Forty-five minutes west of Minneapolis lies a little oasis for the social intellectual. Quite a distance for most city-dwellers but a visit to the Eagle Lake Observatory is well worth the effort. As you travel further and further away from Minneapolis, the stress of the week fades away with each passing corn field. The sun starts to set with a soft crimson glow and suddenly you feel a warm fondness for our hometown star. The sun gives a final wink as it dips below the horizon while the stars of neighboring galaxies take center stage.
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Star Party -- Noun: A gathering of astronomers from every age, background, and experience sharing their love of astronomy and telescopes with the general public. Less formally: An incredible chance for people of all walks of life to experience the joy of staring at Saturn through the telescope of someone that knows what all those shiny knobs are.
The Minnesota Astronomical Society (MAS) presents Star Parties every other Saturday from March until November. As a strongly educational community, the MAS hosts several additional outreach events throughout the year as a way to encourage and develop a community of astronomers. The family-friendly Camping with the Stars weekend is one of their more popular outreach events clocking in at seven presentations, two viewings of the night sky, two scrumptious meals, two drawings for prizes, and as the title suggests, two nights of camping at the base of the observatory. Armed with a tent, camera, and gummi bears, this scholar was ready to party with celestial objects!
The Eagle Lake Observatory boasts a gorgeous refracting telescope in their Sylvia A. Casby Observatory. An 8″ Takahashi Mewlon 300 Dall-Kirkham and a SV102 refractor sit atop an Astro Physics 3600 GTO mount, under a 12.5 foot Ash-Dome. Along with this impressive piece of equipment, MAS members and attendees brought their personal telescopes to share with the campers. I lost count of the available telescopes to gaze through but was able to sneak a peek through virtually all of them!
The highlight of the weekend was viewing the moon through a fellow member’s telescope. Generously describing what we were viewing and helping to adjust to my horrible I-read-in-the-dark-for-years vision, the view was incredible. At first quarter phase, the moon’s craters and features were incredibly prominent. Other objects included the globular cluster M13, the double star Albiero, and of course everyone’s favorite, Saturn.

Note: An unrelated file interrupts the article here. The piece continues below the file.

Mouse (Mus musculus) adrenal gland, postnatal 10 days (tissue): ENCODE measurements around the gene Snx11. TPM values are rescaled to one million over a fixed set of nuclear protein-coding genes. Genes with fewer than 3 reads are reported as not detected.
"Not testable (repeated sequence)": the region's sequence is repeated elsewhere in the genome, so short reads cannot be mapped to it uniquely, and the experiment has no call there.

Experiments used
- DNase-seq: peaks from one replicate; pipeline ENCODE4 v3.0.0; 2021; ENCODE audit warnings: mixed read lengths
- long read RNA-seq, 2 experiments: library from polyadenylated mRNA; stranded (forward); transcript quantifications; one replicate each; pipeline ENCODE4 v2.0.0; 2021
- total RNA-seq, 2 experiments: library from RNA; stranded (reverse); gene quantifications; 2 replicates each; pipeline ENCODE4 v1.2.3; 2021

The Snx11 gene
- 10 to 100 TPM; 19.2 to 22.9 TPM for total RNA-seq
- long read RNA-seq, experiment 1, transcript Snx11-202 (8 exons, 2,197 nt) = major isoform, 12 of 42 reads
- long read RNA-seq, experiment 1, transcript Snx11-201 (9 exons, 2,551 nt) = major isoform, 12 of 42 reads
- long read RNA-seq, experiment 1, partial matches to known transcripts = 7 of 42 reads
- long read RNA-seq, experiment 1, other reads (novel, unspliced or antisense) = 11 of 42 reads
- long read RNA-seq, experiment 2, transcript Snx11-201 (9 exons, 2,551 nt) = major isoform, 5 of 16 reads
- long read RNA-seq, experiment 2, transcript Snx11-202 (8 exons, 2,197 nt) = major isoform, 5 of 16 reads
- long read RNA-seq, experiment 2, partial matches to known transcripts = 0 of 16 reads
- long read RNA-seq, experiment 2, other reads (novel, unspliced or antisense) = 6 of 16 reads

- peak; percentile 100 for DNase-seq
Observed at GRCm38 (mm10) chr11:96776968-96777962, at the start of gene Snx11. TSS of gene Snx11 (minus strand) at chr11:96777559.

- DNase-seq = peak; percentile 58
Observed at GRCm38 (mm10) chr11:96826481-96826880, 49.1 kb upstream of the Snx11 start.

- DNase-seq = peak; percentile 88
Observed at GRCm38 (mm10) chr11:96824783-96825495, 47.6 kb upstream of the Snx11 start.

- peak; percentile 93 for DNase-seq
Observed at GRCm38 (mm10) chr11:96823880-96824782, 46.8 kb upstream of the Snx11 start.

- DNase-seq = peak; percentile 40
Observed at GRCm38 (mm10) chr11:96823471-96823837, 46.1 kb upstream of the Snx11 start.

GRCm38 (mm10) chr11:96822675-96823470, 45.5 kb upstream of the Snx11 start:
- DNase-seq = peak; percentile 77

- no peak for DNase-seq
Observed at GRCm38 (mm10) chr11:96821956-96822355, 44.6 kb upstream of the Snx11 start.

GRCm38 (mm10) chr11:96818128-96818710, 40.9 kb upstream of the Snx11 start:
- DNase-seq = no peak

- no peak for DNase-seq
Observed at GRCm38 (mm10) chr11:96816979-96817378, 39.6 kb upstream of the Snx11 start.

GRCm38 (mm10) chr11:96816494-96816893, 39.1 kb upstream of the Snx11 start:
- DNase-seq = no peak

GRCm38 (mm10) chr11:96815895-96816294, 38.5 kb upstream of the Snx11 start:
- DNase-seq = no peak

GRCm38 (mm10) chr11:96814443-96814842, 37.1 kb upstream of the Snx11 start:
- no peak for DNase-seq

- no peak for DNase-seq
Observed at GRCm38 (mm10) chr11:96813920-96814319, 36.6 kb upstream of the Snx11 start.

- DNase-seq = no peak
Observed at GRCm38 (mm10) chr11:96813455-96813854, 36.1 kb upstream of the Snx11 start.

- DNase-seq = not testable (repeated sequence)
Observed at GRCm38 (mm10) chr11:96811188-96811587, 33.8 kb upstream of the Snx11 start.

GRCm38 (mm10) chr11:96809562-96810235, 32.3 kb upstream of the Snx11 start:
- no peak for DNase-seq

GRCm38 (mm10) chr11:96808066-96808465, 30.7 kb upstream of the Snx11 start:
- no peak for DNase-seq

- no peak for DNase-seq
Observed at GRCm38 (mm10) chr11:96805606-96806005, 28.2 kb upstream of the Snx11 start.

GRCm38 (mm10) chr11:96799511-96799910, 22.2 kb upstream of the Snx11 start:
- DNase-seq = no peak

When our hometown star was up and proclaiming its dominance over its celestial neighbors, campers headed indoors for presentations provided by MAS members, local professors, teachers, and Mad Scientists. We learned how telescopes are awesome and historically fascinating. We got a sneak peek at the designs for the new planetarium at the Bell Museum of Natural History opening in 2018. A quick measurement of the decibels created by children’s delighted squeals demonstrated how much they loved the presentation by Mad Scientist, Colin Kilbane. Cloud bubbles, chemical reactions, rocket launchers, and flaming money. What’s not to love?
The Minnesota Astronomical Society is one of the friendliest, helpful, knowledgeable, and inclusive communities I have ever encountered. Their knack for outreach and drive to educate the community was so impressive that this scholar has since purchased an annual membership. Each of their events is a joy to experience and it is therefore highly encouraged that you make that relaxing drive westward away from the city lights.
Join the MAS on Sunday, September 27th for a viewing of the total lunar eclipse at 7:00 PM at the Eagle Lake Observatory in Norwood Young America. The eclipse will begin at 8:09 PM. More information about the event and parking can be found here.